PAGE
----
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<- Previous | Table of Contents | Next -> Digital Library-The Turn of the Screw by Henry James


Yet it was when she had got off-and I missed her on the spot-that the great pinch
really came. If I had counted on what it would give me to find myself alone with Miles,
I speedily perceived, at least, that it would give me a measure. No hour of my stay in
fact was so assailed with apprehensions as that of my coming down to learn that the
carriage containing Mrs. Grose and my younger pupil had already rolled out of the
gates. Now I was, I said to myself, face to face with the elements, and for much of the
rest of the day, while I fought my weakness, I could consider that I had been supremely
rash. It was a tighter place still than I had yet turned round in; all the more that, for the
first time, I could see in the aspect of others a confused reflection of the crisis. What had
happened naturally caused them all to stare; there was too little of the explained, throw
out whatever we might, in the suddenness of my colleague’s act. The maids and the
men looked blank; the effect of which on my nerves was an aggravation until I saw the
necessity of making it a positive aid. It was precisely, in short, by just clutching the
helm that I avoided total wreck; and I dare say that, to bear up at all, I became, that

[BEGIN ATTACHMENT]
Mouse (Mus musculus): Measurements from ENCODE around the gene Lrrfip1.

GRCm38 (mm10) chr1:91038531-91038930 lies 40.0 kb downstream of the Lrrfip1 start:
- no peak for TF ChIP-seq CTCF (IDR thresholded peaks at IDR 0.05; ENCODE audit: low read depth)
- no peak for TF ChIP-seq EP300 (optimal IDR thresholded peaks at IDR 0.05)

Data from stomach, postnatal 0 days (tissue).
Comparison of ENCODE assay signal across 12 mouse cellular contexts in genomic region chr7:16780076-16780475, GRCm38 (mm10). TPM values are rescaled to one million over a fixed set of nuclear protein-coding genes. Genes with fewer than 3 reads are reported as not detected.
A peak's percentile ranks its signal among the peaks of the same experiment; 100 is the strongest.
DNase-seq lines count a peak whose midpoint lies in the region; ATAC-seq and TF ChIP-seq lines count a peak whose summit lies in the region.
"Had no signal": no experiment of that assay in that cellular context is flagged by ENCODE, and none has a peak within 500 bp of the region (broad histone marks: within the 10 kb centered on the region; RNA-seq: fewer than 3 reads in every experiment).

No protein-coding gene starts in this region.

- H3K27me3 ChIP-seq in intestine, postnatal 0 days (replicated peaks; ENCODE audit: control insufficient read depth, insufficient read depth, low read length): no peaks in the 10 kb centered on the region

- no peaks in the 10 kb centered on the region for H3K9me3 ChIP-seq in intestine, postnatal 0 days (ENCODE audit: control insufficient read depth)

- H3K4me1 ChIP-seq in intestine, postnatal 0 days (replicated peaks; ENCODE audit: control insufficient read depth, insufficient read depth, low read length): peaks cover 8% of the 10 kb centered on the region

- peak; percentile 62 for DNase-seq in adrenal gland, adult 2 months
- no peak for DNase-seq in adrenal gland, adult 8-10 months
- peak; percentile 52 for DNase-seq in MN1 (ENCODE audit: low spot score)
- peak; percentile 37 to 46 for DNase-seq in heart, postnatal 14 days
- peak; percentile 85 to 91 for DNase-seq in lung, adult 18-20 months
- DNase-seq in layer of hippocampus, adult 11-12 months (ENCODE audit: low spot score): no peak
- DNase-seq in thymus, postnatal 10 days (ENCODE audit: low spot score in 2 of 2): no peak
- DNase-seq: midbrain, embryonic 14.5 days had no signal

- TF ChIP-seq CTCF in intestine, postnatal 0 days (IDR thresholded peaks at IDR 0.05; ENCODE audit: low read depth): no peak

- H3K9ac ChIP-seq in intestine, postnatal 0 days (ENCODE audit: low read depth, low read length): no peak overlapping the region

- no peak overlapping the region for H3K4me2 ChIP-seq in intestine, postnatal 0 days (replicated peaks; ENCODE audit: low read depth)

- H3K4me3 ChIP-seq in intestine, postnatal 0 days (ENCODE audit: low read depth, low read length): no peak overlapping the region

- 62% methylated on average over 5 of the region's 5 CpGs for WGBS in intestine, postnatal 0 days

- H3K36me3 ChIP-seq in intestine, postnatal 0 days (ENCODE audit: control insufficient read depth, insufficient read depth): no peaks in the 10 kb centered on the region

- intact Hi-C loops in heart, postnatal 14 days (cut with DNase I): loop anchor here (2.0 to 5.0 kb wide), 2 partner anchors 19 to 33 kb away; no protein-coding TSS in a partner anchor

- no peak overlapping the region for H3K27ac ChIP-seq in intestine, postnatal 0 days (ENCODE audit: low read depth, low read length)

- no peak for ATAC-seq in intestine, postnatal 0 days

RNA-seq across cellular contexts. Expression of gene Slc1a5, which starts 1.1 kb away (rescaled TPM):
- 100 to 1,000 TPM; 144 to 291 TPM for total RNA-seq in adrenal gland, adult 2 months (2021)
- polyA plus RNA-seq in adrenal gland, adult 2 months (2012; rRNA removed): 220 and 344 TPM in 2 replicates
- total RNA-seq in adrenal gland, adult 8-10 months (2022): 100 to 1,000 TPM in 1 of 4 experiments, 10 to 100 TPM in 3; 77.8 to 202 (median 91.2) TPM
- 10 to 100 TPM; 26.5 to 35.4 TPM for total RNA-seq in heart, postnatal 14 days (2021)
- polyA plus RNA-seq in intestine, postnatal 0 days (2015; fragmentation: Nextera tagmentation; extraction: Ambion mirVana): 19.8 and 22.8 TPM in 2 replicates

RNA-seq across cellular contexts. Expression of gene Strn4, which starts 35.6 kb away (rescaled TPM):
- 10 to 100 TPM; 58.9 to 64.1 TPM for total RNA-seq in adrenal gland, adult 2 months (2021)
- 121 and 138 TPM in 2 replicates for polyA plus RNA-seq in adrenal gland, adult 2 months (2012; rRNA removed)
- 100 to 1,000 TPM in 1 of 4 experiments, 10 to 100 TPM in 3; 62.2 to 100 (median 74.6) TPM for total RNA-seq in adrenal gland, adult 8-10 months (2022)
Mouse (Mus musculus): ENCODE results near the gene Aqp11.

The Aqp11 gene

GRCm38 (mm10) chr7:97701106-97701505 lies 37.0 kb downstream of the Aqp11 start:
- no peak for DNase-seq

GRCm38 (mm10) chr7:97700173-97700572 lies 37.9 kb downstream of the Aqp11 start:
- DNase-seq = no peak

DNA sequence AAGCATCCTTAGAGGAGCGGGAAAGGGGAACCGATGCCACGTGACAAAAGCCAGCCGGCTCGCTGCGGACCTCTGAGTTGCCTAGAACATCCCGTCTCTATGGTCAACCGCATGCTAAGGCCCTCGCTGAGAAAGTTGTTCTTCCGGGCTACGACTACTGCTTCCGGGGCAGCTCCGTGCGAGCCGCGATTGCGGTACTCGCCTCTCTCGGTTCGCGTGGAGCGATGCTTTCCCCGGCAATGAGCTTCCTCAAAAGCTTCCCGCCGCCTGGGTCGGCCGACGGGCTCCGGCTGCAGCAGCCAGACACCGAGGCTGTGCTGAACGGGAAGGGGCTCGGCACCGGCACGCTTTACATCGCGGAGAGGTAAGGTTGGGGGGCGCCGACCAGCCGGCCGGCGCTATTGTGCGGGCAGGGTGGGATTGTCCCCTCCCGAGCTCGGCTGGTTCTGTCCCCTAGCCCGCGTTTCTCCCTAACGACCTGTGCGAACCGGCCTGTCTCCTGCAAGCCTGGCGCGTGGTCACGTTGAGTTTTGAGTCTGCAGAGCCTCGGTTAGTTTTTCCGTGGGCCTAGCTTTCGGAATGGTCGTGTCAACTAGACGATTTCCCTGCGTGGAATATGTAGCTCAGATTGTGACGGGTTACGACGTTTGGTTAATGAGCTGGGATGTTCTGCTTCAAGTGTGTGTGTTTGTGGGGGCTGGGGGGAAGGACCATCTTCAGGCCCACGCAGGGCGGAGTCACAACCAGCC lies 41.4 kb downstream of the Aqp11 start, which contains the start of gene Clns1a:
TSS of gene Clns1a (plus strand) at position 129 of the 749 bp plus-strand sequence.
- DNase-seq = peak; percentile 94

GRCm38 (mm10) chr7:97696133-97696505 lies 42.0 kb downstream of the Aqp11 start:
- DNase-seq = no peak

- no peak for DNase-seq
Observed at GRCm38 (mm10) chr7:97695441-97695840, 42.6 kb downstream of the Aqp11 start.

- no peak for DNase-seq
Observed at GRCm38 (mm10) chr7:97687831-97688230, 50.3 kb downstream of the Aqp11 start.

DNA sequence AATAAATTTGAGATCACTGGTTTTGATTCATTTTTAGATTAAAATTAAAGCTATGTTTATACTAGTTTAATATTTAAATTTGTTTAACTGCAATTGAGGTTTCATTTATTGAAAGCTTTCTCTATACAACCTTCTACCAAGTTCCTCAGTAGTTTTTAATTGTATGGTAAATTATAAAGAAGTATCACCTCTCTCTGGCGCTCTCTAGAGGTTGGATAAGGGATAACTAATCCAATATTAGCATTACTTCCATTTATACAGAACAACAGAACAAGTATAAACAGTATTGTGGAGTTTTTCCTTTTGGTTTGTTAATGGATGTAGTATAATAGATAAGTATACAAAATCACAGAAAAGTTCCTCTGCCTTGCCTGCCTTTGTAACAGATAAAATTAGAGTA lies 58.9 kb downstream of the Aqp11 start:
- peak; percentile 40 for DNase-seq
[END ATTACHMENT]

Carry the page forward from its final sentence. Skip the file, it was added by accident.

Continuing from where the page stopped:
morning, very grand and very dry. I welcomed the consciousness that I was charged
with much to do, and I caused it to be known as well that, left thus to myself, I was
quite remarkably firm. I wandered with that manner, for the next hour or two, all over
the place and looked, I have no doubt, as if I were ready for any onset. So, for the
benefit of whom it might concern, I paraded with a sick heart.

The person it appeared least to concern proved to be, till dinner, little Miles himself.
My perambulations had given me, meanwhile, no glimpse of him, but they had tended
to make more public the change taking place in our relation as a consequence of his
having at the piano, the day before, kept me, in Flora’s interest, so beguiled and
befooled. The stamp of publicity had of course been fully given by her confinement and
departure, and the change itself was now ushered in by our nonobservance of the
regular custom of the schoolroom. He had already disappeared when, on my way
down, I pushed open his door, and I learned below that he had breakfasted-in the
presence of a couple of the maids-with Mrs. Grose and his sister. He had then gone
out, as he said, for a stroll; than which nothing, I reflected, could better have expressed
his frank view of the abrupt transformation of my office. What he would now permit
this office to consist of was yet to be settled: there was a queer relief, at all events-I
mean for myself in especial-in the renouncement of one pretension. If so much had
sprung to the surface, I scarce put it too strongly in saying that what had perhaps
sprung highest was the absurdity of our prolonging the fiction that I had anything
more to teach him. It sufficiently stuck out that, by tacit little tricks in which even more
than myself he carried out the care for my dignity, I had had to appeal to him to let me
off straining to meet him on the ground of his true capacity. He had at any rate his
freedom now; I was never to touch it again; as I had amply shown, moreover, when, on
his joining me in the schoolroom the previous night, I had uttered, on the subject of the
interval just concluded, neither challenge nor hint. I had too much, from this moment,
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